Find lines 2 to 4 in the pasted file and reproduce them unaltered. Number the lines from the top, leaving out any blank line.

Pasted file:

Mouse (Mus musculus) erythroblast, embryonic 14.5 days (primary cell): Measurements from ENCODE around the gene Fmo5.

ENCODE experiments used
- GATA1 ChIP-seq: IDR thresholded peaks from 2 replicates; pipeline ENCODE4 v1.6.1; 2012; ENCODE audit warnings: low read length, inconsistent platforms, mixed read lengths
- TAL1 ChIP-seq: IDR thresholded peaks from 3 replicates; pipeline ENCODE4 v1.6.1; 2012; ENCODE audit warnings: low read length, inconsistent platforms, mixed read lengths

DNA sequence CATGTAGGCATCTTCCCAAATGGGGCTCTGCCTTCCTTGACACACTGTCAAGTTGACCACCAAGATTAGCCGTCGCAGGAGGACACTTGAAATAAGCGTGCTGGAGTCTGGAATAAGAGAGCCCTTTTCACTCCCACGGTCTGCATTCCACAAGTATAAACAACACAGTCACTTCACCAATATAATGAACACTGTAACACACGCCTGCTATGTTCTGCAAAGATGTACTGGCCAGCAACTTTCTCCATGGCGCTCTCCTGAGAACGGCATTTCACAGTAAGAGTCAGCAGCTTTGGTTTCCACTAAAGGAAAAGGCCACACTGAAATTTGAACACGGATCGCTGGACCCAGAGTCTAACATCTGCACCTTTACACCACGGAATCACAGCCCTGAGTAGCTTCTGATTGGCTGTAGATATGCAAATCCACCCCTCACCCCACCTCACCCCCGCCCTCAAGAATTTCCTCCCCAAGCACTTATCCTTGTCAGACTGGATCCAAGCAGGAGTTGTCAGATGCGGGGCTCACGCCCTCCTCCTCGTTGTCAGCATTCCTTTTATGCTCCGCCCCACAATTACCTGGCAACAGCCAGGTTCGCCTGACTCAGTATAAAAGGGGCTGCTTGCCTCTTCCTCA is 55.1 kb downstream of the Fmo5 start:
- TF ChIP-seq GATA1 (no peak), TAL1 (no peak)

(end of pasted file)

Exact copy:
ENCODE experiments used
- GATA1 ChIP-seq: IDR thresholded peaks from 2 replicates; pipeline ENCODE4 v1.6.1; 2012; ENCODE audit warnings: low read length, inconsistent platforms, mixed read lengths
- TAL1 ChIP-seq: IDR thresholded peaks from 3 replicates; pipeline ENCODE4 v1.6.1; 2012; ENCODE audit warnings: low read length, inconsistent platforms, mixed read lengths